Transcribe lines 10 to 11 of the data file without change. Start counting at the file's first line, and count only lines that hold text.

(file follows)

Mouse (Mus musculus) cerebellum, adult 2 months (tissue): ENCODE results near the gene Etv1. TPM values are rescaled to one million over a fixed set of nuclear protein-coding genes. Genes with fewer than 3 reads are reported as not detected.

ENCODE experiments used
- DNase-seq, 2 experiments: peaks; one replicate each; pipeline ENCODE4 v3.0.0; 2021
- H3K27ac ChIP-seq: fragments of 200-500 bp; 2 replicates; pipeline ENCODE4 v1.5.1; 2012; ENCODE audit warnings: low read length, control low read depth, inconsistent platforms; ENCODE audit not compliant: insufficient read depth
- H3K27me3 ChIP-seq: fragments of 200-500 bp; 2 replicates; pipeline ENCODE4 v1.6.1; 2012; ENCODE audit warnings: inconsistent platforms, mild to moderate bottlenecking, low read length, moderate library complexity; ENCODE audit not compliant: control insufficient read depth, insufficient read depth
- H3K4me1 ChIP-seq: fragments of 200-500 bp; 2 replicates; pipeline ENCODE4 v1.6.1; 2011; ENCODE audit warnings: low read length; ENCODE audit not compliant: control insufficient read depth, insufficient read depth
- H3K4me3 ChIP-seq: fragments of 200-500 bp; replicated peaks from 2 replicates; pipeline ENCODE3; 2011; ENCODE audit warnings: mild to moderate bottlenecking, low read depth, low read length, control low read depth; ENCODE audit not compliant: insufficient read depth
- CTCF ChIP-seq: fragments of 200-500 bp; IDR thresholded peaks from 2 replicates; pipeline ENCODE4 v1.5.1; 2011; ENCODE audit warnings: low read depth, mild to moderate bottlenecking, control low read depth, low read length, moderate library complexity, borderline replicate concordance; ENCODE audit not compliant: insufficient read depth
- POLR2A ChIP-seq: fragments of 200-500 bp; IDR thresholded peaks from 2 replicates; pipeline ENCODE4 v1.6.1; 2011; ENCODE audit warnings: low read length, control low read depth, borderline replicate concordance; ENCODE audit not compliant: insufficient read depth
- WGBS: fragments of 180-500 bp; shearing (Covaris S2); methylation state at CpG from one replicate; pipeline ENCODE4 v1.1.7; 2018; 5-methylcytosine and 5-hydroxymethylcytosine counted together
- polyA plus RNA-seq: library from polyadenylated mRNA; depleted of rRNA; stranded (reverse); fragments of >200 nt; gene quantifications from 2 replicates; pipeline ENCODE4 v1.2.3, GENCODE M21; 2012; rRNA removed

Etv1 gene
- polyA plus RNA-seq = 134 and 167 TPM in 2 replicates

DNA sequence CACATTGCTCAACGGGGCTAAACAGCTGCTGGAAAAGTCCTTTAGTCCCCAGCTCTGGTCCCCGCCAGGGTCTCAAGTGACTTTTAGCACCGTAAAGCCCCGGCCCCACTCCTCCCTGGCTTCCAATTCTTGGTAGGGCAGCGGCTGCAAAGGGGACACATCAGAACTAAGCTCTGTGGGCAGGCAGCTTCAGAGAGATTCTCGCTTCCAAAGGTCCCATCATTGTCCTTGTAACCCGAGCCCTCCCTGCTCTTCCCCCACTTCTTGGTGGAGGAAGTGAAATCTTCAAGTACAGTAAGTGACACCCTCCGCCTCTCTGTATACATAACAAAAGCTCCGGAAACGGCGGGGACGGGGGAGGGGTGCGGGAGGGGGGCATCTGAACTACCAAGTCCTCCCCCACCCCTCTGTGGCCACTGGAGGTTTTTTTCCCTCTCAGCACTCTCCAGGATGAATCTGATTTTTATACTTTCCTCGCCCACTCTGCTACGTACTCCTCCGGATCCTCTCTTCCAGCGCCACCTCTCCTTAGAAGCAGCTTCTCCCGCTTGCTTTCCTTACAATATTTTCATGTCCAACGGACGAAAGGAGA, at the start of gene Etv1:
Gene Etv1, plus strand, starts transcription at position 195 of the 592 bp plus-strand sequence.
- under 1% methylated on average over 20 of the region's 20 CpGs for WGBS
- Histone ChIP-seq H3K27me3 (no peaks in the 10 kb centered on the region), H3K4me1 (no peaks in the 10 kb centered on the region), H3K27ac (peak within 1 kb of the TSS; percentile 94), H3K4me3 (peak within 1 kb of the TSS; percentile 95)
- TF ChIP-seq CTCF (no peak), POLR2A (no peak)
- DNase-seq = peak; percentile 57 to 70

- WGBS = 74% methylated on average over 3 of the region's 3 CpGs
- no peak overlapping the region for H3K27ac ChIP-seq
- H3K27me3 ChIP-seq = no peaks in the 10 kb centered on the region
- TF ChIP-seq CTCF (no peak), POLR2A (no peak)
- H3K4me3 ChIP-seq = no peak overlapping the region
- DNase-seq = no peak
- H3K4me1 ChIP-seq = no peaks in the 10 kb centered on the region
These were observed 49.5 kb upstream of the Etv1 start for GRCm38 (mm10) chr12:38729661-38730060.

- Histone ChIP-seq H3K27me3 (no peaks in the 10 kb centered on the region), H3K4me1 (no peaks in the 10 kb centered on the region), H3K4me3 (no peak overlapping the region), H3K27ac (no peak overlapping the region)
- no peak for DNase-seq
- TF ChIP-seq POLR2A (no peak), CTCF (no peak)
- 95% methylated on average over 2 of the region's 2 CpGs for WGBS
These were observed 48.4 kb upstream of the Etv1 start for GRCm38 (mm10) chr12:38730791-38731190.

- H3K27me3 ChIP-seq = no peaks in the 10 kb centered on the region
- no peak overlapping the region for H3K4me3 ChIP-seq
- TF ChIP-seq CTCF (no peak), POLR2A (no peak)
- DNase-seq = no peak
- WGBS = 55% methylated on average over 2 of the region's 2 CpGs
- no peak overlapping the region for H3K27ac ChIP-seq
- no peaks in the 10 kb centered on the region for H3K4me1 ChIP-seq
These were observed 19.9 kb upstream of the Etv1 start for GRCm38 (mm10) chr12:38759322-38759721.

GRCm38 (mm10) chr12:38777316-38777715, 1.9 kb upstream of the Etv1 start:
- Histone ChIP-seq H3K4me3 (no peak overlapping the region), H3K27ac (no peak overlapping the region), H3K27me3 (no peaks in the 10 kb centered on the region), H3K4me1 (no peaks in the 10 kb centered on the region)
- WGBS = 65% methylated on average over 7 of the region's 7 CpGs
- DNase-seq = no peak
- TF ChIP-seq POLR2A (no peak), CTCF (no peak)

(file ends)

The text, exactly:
- WGBS: fragments of 180-500 bp; shearing (Covaris S2); methylation state at CpG from one replicate; pipeline ENCODE4 v1.1.7; 2018; 5-methylcytosine and 5-hydroxymethylcytosine counted together
- polyA plus RNA-seq: library from polyadenylated mRNA; depleted of rRNA; stranded (reverse); fragments of >200 nt; gene quantifications from 2 replicates; pipeline ENCODE4 v1.2.3, GENCODE M21; 2012; rRNA removed